When our kids were young story-time followed by prayers was a normal bedtime routine. At first it was easy . . . just think up some crazy plot line, tell the story, and then everyone could end their day in a fun, positive way. However as they aged, the stories had to find new depth. The plot lines had to broaden, new characters had to be introduced, and if we weren’t careful the kids would call us out on the stories all being the same.
Often times we look at the different retellings of the resurrection story as problematic because none of them are the same. They each have different event sequencing and a slightly different makeup of people. However, the end result always remains the same. Each time – the worst things are not the last things. The worst things are the precursor, the catalyst, the dawning of THE new day!
This Lenten Season (the 40 days not including Sunday prior to Easter) we are going to explore the Easter earthquake story from the Gospel of Matthew. It’s a different way of looking at the power of the Easter story. It is a way for us to examine our life assumptions in a new way.
In Matthew, after the women watched the crucifixion and Jesus’ body be placed in a tomb, they faced the end of the story. The stone was rolled across the tomb and the followers of Christ would return to life and the world as it was. Yet now burdened with a sadness and pain that was crippling for them.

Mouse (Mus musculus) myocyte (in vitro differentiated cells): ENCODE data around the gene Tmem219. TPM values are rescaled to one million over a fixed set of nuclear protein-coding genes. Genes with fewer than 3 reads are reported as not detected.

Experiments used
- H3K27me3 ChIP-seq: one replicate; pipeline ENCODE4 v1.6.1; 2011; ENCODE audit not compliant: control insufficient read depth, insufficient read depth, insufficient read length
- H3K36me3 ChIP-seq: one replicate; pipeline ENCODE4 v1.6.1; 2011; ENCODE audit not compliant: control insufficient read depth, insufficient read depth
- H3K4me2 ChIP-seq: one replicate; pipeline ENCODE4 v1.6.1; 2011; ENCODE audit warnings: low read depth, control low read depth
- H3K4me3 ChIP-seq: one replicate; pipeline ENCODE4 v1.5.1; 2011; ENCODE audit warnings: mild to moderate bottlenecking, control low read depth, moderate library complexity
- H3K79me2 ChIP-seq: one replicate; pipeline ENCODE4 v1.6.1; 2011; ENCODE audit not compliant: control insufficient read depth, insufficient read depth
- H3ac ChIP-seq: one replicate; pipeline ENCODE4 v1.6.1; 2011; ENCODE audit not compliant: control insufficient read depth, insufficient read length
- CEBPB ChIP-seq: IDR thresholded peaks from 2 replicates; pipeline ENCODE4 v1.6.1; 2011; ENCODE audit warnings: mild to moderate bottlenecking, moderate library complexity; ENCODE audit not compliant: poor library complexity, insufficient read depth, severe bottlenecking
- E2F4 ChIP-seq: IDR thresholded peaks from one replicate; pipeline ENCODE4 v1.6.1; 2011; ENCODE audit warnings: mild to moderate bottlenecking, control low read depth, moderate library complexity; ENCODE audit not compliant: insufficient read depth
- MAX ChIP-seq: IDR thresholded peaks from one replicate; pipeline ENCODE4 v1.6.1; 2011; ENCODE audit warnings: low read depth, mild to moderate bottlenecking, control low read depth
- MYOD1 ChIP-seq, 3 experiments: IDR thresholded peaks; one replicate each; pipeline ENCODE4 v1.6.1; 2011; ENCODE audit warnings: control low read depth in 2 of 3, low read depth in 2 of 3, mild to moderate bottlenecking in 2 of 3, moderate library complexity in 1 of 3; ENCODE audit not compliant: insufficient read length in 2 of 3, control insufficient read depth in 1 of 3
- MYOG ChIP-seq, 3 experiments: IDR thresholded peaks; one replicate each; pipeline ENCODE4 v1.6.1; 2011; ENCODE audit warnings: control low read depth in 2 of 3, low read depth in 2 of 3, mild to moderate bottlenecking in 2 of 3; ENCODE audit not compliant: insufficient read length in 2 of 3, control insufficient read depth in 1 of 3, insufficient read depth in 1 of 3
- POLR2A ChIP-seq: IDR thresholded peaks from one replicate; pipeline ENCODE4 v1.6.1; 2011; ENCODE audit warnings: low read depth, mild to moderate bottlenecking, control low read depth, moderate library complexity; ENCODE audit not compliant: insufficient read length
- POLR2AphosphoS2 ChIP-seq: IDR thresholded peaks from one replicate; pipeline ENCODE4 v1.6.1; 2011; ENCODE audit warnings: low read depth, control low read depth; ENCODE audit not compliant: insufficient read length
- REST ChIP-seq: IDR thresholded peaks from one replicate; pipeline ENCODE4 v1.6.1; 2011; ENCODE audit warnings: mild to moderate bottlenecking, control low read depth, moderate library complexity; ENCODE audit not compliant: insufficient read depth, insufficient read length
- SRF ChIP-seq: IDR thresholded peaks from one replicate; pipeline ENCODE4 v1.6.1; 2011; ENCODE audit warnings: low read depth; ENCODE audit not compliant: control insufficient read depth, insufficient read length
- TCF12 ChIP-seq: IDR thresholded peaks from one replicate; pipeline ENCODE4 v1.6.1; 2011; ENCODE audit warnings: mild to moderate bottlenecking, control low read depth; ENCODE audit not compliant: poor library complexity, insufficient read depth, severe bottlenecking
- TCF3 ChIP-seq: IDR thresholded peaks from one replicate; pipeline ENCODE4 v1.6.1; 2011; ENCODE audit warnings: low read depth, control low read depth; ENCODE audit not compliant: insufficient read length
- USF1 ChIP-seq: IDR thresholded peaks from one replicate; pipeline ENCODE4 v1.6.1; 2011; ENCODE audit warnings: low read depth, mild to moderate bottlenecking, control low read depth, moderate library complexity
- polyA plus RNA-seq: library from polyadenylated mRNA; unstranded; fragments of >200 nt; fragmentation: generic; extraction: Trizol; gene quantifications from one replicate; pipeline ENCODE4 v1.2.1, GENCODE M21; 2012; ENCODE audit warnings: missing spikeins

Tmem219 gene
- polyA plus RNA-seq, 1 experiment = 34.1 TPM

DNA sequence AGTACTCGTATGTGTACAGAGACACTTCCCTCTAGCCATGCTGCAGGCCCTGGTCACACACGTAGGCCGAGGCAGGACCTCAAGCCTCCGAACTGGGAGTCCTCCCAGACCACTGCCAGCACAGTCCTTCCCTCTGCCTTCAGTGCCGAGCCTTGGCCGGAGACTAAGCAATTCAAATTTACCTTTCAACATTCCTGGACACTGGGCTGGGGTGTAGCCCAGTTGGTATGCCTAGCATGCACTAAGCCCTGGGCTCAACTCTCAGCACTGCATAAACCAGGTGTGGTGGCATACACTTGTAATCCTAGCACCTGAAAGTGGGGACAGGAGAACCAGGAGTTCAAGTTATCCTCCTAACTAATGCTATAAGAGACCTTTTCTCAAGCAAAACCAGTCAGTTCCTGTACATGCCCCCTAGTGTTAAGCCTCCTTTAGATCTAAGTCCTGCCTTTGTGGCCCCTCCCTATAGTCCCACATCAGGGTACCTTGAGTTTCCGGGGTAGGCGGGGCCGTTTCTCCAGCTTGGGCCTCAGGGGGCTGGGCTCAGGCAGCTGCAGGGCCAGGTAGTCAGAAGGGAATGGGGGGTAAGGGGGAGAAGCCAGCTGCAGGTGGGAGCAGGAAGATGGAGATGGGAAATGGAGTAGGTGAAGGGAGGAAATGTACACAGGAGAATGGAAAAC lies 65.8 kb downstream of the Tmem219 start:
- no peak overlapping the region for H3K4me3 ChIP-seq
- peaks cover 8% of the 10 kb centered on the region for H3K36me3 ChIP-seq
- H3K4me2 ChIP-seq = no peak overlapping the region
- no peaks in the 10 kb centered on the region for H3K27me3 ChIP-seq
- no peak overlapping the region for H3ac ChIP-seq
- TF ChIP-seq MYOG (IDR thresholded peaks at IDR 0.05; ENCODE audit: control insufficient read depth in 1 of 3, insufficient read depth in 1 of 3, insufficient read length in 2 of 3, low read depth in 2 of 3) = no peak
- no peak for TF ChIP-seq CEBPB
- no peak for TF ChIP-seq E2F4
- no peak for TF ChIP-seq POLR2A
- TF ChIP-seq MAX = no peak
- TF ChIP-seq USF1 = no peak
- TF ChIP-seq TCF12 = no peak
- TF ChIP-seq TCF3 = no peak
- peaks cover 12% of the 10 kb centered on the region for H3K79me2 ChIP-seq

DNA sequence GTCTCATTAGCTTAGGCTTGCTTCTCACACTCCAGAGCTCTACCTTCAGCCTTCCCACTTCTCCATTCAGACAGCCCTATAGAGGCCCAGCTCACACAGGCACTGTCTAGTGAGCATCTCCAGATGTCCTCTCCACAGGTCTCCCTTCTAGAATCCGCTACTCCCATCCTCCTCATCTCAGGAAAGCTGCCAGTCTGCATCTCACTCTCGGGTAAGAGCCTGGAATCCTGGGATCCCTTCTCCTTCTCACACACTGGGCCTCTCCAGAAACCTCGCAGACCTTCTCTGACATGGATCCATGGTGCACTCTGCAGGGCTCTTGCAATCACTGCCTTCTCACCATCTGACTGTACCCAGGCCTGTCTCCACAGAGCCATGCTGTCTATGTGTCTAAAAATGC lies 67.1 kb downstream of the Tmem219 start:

But then, the unexpected happened. A new day dawned and a great earthquake occurred. It wasn’t the end of the story, it was merely the beginning.
God shattered the all-too-predictable power of death with the power of new life.
God, through the lifeless Jesus, brought forth a whole new creation.
The tomb did not signal the end of Jesus’ story but the beginning of the reign of his love, grace, justice, and peace.
Are there stories in your life, chapters perhaps, that feel dead and in need of a resurrection?
Remember, the end of the story doesn’t have to be the literal end. Even though circumstances may change or be different, ends can always be the dawning of new things.
The risen Christ means us among our confusion, our chaos, and the fearful ends of parts of our lives. He always speaks the same words repeated over and over throughout the Gospels. “Do not be afraid.”
“If anyone is in Christ, there is a new creation. Everything old has passed away; see, everything has become new.” 2 Corinthians 5:17

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